Horne's private foundation, the Christopher E. Horne Charitable Foundation, is still active, although its latest financial report showed no assets. In its 2005 filing, the foundation listed its directors as Bradley and Toronto gallery owner Olga Korper, once a close friend of Horne's.

Korper knew nothing about the foundation when contacted recently. "Good heavens," she said with a laugh. "Golly, I'm not even too thrilled to hear that I am a director on it."

For his part, Horne was not eager to chat when reached at home. "I have nothing to say about anything," he said politely. "Bye."


Anyone who set foot in the King's Health Centre in downtown Toronto couldn't help but be impressed. After all, Ron and Loren Koval modelled it after the famous Mayo Clinic in Minnesota, but catered exclusively to wealthy clients who could pay for expensive procedures. Along with health services, they offered everything from massage therapy to an indoor golf school when the centre opened in 1996.

The Kovals poured $20 million into re­novating the building in plush style, and had bold plans to equip it with the latest in medical technology. Their own life­style mirrored their clientele's: a $300,000 Bentley, a $150,000 Mercedes-Benz, a yacht, two homes and a permanent hotel suite in Toronto.

But on Oct. 17, 2000, the Kovals vanished, leaving the centre's more than 200 staff scrambling. At least $15 million had gone missing, and police issued Canada-wide arrest warrants for the Kovals. Over the next two months, police and reporters chased tips about the couple's whereabouts across the Caribbean and Central America. There were reports they had disguised themselves with plastic surgery and had stashed millions of dollars offshore. Meanwhile, the health centre closed and lawsuits flew.

The couple turned out to be lousy fugitives. They'd had no plastic surgery, and in 10 weeks on the lam had only made it as far as Savannah, Georgia, before the stress of being on the run took its toll. Carrying a suitcase stuffed with $1.29 million (U.S.) in cash, they returned to Canada by cab and surrendered to customs officials.

The cash was just about the only money police recovered from the fraud, which totalled nearly $100 million in bogus equip­ment leases. In March, 2001, the Kovals pleaded guilty to fraud, and each received a seven-year jail sentence.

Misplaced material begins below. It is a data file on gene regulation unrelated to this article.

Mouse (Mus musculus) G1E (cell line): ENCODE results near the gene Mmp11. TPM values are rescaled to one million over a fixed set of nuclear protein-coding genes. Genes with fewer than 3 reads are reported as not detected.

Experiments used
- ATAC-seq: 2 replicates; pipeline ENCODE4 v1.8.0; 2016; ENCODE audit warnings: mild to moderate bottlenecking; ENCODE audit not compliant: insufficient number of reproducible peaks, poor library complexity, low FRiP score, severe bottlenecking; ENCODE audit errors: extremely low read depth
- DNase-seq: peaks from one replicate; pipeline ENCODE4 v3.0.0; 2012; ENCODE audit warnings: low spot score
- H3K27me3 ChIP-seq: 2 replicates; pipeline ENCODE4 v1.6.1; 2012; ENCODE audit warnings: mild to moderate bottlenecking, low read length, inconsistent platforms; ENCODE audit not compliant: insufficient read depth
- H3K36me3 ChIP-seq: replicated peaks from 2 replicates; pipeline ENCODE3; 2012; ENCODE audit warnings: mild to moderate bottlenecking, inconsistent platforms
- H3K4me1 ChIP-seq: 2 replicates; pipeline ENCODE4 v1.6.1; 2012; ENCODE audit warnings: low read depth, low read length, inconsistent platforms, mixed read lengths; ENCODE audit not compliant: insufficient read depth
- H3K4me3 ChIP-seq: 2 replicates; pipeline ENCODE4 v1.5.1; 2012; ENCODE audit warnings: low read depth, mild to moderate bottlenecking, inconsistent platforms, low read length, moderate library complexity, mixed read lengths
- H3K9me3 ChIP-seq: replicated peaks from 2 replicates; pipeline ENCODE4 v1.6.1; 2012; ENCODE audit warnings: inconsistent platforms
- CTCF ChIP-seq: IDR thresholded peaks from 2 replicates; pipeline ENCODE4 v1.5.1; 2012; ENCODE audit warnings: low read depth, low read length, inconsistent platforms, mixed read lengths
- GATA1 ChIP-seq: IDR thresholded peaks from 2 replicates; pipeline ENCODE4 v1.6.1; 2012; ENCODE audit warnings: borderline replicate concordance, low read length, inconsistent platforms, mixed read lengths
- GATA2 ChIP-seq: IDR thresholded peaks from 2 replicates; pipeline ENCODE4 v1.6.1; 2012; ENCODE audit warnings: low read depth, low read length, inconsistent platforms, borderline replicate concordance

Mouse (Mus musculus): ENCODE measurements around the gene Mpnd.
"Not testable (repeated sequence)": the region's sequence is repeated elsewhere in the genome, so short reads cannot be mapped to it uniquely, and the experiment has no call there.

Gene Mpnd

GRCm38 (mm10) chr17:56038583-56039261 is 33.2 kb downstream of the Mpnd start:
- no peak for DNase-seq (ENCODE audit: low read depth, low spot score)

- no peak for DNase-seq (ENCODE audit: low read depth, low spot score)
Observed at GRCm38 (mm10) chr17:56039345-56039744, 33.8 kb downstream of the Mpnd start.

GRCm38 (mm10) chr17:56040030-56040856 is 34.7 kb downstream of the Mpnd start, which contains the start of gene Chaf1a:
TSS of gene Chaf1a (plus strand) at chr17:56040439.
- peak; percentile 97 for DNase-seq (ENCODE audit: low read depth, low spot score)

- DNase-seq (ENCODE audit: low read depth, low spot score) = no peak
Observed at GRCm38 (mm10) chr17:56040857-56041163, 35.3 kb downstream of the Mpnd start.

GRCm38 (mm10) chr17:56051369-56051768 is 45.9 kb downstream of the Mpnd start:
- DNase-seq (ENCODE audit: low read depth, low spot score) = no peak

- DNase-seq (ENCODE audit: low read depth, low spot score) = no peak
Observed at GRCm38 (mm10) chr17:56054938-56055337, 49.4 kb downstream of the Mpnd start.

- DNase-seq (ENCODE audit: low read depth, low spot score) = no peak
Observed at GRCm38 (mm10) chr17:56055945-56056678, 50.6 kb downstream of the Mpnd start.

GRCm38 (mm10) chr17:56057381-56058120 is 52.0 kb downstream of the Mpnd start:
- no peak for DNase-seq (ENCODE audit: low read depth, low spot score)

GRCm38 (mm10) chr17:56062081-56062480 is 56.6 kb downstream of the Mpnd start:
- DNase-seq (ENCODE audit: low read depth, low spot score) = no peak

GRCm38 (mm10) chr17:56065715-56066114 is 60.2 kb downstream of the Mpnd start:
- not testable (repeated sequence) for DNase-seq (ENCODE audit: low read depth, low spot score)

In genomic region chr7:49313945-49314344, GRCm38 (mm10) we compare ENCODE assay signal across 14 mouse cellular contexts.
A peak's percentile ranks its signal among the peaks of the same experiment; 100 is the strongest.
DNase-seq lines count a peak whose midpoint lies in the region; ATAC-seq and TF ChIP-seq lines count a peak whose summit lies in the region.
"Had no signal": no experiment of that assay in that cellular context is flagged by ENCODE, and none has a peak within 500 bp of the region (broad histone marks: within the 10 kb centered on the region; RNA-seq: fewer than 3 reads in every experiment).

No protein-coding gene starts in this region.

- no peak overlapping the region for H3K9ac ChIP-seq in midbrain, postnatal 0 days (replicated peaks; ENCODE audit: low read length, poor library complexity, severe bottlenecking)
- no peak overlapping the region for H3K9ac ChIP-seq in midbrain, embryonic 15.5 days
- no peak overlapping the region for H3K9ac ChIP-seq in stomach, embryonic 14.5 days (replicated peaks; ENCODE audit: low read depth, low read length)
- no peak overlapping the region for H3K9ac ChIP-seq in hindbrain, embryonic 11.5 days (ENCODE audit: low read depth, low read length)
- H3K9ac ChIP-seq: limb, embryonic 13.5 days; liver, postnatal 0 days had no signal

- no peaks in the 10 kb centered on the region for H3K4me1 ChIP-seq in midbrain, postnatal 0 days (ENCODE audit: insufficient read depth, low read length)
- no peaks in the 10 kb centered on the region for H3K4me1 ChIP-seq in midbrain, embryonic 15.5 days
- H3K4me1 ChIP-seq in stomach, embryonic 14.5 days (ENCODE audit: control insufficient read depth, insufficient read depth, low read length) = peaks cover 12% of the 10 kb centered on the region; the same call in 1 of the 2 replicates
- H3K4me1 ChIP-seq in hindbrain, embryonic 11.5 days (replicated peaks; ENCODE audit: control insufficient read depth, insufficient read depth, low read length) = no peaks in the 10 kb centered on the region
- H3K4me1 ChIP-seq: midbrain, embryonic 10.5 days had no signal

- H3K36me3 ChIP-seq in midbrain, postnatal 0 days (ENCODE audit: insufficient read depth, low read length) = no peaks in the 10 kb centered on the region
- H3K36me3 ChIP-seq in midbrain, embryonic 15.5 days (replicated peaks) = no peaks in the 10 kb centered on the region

The couple were released on day parole in May, 2002, and received full parole a year later. They immediately filed for bankruptcy, citing meagre assets and facing millions of dollars in claims from banks that lost money on the scam.

Ron Koval, 55, briefly had a job at a man­ufacturing company in Brantford, Ontario, but it is not clear what he is doing now. Records show that he is still in bankruptcy. Loren Koval, also 55, now goes by her maiden name, Loren Kemp. She is a marketing co-ordinator at Focus Physiotherapy, which runs a chain of clinics around Toronto. She was discharged from bankruptcy last June, even though she listed just $23,000 in assets and $4.4 million in liabilities on her most recent bankruptcy filings. When contacted, she was not eager to chat about the couple's new life: "I don't have time to talk right now. Thanks. Bye-bye."


Everything looked so promising for Boaz Manor at the start of 2005. Money was pouring into Portus Alternative Asset Management, the Toronto-based company he co-founded in 2003. Portus had become one of the largest hedge fund companies in Canada, with more than $800 million in assets and 26,000 clients.

It all came crashing down in February, 2005, when regulators in several provinces moved in. Within a few weeks, Portus was put into receivership, Manor took off for Israel and investors were left wondering what happened to their cash. Since then, the Ontario Securities Commission has charged Manor with several counts of violating securities laws. The charges carry a maximum penalty of five years in jail. Through his lawyer, Manor has denied any wrongdoing and promised to contest the charges.

The saga took a bizarre turn with allegations that Manor used about $9 million (U.S.) of investors' money to buy 100 diamonds in Hong Kong with the help of his sister-in-law, a mystery man and someone named Madam Ho Ho. Portus's receiver, KPMG Inc., has asked an Israeli court to jail Manor unless he produces the stones. But Manor says the diamonds are in the hands of an Israeli financier, Yitzhak Toib, who put them in a safe deposit box in a Vienna bank and refuses to give them back. Toib says he returned the diamonds to Manor's sister-in-law, and that he's being set up. Now a separate Israeli judge has ordered Toib to cough up whatever he knows; Toib is appealing. Meanwhile, Manor has been told not to leave the country until the court figures all of this out.